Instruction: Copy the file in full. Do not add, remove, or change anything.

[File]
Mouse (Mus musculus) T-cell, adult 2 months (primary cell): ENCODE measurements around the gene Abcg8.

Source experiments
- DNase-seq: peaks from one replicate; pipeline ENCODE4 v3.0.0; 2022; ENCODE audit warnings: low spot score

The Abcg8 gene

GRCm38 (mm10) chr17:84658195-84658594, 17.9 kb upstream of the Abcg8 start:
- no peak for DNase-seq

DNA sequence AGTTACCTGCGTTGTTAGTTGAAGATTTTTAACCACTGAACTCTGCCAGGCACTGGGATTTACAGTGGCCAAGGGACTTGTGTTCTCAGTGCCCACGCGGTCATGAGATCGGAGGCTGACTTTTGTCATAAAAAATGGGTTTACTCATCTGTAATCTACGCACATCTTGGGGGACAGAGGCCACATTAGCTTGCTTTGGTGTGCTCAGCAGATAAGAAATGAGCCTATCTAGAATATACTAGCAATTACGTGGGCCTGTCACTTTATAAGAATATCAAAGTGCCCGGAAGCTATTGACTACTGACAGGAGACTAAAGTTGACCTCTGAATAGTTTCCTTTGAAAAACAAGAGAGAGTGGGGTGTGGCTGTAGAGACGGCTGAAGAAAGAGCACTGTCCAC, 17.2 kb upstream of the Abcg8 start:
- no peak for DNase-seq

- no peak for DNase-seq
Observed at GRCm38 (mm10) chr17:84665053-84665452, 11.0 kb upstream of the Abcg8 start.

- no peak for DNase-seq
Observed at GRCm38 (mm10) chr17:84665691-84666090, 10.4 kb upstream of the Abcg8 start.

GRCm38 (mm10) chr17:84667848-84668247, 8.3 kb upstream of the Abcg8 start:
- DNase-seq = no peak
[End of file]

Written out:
Mouse (Mus musculus) T-cell, adult 2 months (primary cell): ENCODE measurements around the gene Abcg8.

Source experiments
- DNase-seq: peaks from one replicate; pipeline ENCODE4 v3.0.0; 2022; ENCODE audit warnings: low spot score

The Abcg8 gene

GRCm38 (mm10) chr17:84658195-84658594, 17.9 kb upstream of the Abcg8 start:
- no peak for DNase-seq

DNA sequence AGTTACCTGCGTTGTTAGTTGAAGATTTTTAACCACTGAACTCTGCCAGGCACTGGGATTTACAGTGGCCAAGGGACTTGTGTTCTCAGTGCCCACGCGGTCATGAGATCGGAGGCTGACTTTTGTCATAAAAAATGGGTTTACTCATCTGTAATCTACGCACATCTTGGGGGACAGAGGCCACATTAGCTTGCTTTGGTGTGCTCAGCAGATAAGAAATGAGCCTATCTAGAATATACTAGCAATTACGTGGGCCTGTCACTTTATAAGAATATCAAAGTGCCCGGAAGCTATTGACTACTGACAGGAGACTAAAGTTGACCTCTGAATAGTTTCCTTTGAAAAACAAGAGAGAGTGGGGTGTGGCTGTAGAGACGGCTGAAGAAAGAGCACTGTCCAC, 17.2 kb upstream of the Abcg8 start:
- no peak for DNase-seq

- no peak for DNase-seq
Observed at GRCm38 (mm10) chr17:84665053-84665452, 11.0 kb upstream of the Abcg8 start.

- no peak for DNase-seq
Observed at GRCm38 (mm10) chr17:84665691-84666090, 10.4 kb upstream of the Abcg8 start.

GRCm38 (mm10) chr17:84667848-84668247, 8.3 kb upstream of the Abcg8 start:
- DNase-seq = no peak